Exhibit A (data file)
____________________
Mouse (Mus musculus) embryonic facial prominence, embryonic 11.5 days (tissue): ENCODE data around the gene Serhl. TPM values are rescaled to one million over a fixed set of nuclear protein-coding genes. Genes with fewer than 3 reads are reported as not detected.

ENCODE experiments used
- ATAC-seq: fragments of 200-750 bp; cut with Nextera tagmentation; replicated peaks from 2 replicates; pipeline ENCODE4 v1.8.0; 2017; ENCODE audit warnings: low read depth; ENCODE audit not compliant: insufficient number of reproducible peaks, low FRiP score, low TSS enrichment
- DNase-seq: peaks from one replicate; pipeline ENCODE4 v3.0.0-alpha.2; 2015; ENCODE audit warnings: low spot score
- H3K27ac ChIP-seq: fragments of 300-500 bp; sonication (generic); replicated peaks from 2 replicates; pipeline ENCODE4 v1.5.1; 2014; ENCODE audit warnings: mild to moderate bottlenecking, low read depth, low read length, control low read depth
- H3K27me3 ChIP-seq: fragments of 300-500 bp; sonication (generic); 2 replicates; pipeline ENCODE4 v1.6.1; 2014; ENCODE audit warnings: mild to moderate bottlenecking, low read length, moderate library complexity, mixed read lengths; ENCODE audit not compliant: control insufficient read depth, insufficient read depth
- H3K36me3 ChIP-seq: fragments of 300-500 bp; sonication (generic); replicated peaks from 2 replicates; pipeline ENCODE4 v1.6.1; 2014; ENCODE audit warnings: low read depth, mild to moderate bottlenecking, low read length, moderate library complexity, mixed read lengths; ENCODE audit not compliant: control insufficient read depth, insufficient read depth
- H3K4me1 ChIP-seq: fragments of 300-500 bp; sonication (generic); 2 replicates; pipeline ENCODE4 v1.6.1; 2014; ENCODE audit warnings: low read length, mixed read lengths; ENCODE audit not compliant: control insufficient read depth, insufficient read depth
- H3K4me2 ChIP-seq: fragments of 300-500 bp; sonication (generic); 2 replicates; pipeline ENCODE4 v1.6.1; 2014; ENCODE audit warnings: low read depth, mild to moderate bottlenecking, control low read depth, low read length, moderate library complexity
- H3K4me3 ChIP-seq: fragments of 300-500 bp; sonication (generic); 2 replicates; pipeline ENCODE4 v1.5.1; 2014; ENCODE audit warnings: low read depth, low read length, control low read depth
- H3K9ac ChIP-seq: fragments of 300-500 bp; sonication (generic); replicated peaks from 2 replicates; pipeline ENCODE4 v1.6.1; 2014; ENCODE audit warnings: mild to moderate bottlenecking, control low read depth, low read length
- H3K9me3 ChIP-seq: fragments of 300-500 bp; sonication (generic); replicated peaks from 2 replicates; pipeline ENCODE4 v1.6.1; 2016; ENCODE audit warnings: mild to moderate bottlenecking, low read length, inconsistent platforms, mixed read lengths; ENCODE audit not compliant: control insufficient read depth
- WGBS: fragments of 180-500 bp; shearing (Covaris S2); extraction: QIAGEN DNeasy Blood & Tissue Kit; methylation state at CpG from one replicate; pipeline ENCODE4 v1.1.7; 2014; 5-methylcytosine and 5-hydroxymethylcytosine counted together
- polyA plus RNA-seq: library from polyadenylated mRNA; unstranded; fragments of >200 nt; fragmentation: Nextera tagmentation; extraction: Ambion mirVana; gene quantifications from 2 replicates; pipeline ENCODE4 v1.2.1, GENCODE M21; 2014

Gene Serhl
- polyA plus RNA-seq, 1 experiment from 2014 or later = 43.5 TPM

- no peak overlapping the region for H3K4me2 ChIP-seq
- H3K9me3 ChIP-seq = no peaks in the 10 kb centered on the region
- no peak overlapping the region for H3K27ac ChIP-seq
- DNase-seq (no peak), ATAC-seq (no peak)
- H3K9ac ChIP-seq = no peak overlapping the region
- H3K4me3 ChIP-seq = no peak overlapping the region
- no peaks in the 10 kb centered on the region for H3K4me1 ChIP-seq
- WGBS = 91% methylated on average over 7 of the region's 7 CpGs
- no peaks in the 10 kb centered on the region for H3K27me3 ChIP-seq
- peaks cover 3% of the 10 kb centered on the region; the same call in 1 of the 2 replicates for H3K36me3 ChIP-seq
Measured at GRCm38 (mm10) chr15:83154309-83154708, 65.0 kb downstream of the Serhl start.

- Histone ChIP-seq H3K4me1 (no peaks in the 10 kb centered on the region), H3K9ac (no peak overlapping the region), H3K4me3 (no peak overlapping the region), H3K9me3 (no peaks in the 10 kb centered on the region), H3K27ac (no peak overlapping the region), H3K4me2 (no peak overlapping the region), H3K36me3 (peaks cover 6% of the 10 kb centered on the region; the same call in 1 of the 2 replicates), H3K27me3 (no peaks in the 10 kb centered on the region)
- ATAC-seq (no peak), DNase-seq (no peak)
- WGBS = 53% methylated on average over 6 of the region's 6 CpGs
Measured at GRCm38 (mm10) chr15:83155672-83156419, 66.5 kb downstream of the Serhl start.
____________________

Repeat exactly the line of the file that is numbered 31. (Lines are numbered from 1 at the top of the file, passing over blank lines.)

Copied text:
Measured at GRCm38 (mm10) chr15:83155672-83156419, 66.5 kb downstream of the Serhl start.